It is easy to mourn the Delhi gang rape.
It is only easy to be angry, easy to let 400-odd people in urban middle class India know on Facebook what you think of the barbarism. It is easy to label the rapists animals, to relegate them to death or a life of sodomy in prison. It is easy to be angry in the cyber mob. One by one status messages join the tide of throbbing emotion that thrashes the shores of our consciousness until it ebbs away in time, rising again when the next victim is felled. Yesterday we came together for the Guwahati teenager… today for the Delhi college student… and tomorrow? The statistics of sexual violence are so staggering that they are no longer numbers on a white screen; it is an epidemic that is getting scarily close to claiming the rest of us in its wake.
The truth is, rape or not, you and I are already victims, ladies. And we have come face to face with our perpetrator, countless number of times. We may have seen him… on the bus to school, or at the mall lurking outside Wills Lifestyle, or two cubicles away from us at work… or maybe even at home. We are all too familiar with this faceless man, black holes swimming in the jaundiced whites of his eyes – watching, not gazing… sucking female form into its vortexes, as we scramble to hide our breasts away… behind our clothes, our books, our bags, our arms.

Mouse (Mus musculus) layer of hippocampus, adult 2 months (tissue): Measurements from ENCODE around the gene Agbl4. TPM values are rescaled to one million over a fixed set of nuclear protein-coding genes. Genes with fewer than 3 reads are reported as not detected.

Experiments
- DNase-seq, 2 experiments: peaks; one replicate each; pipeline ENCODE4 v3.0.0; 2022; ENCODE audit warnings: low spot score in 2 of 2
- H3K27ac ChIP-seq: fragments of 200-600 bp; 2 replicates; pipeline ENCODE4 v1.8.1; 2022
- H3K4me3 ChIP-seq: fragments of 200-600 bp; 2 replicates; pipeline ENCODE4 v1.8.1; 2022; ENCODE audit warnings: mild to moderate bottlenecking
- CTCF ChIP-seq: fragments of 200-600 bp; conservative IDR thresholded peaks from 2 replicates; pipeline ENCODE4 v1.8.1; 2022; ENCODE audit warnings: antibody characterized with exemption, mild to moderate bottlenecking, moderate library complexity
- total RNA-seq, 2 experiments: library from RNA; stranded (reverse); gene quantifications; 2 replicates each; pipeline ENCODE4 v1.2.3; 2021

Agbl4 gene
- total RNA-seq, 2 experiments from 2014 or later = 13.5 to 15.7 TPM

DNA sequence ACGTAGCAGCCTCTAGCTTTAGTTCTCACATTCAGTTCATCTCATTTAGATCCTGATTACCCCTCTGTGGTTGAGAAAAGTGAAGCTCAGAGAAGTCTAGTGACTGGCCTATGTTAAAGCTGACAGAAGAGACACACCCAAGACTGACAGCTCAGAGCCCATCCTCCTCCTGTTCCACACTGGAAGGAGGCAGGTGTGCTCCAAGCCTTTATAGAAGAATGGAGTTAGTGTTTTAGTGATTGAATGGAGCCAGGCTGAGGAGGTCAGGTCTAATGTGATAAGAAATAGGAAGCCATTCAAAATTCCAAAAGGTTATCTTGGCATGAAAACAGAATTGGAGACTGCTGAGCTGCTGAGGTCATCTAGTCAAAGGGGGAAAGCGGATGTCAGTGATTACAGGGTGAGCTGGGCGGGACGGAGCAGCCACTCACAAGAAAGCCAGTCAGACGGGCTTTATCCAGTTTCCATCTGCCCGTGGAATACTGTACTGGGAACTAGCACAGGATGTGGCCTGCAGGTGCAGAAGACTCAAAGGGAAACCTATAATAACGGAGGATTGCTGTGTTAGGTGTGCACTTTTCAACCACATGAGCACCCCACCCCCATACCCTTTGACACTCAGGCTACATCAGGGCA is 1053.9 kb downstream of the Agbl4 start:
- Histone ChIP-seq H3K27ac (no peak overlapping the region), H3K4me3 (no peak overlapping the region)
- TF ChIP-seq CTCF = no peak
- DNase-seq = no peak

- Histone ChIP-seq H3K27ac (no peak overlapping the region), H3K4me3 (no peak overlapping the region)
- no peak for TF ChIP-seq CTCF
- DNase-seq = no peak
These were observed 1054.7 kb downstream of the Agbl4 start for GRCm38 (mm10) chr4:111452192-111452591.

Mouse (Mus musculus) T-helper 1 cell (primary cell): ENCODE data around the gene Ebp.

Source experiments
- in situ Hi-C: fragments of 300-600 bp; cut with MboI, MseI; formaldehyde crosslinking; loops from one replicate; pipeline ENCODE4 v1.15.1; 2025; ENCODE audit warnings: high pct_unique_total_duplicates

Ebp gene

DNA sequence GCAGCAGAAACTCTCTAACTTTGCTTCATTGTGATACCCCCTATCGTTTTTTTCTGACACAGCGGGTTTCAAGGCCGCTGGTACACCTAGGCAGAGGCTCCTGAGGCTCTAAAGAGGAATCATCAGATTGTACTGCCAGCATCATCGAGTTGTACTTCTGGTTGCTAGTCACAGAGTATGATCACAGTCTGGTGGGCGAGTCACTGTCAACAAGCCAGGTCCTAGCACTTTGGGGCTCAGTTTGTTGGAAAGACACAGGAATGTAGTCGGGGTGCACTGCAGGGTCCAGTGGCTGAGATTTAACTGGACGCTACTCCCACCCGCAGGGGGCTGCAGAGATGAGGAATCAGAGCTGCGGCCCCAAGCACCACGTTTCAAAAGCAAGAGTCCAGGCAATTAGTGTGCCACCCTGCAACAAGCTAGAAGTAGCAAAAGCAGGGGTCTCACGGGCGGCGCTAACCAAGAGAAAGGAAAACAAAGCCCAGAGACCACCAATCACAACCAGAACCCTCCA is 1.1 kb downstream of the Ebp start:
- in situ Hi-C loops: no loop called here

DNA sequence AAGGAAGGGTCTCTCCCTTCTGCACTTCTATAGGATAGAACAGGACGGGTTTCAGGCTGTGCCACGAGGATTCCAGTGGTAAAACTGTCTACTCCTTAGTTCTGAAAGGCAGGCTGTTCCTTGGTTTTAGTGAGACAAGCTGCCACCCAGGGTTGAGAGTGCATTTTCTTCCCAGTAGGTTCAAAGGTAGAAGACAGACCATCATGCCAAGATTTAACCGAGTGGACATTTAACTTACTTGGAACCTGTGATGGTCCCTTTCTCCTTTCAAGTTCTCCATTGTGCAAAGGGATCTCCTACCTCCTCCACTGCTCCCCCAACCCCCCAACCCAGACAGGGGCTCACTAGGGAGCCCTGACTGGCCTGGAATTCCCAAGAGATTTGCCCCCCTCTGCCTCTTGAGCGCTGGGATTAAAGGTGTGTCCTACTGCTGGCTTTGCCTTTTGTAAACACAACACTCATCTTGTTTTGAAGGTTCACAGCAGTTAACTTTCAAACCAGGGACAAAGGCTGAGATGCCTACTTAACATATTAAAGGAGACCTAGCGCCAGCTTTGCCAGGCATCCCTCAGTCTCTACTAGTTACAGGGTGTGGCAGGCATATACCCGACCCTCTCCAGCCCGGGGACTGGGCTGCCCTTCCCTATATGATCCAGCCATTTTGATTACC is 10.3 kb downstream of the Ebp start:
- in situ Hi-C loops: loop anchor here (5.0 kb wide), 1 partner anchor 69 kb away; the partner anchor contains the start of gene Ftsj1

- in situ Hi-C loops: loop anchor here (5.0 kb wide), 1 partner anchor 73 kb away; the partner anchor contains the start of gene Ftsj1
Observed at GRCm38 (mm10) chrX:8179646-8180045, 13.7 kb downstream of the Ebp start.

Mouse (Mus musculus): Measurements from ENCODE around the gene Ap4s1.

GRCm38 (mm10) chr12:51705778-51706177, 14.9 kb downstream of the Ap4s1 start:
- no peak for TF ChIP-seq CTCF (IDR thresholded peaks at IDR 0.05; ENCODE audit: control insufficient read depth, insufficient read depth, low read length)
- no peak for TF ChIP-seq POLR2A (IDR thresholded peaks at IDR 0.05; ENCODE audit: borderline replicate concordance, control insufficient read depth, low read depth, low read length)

We all have stories of the man. We bond collectively through these stories, applauding each other’s courage while gasping and raising eyebrows at the nerve of this man who feels no shame in taunting, slapping, groping, unzipping, or even ejaculating in public.
But what worries me is that we look back on these… and laugh.
Isn’t it strange that the first time we are molested in public, it is considered as some crazed rite of passage to a world of womanhood where we have to fight for the right to own our own bodies? How did this happen? Who is responsible for this? Everybody has their own answer to this question, and the blame game will continue. Yet we all know who the enemy is.
We need to mourn the day we first met this man, before we mourn for his victims.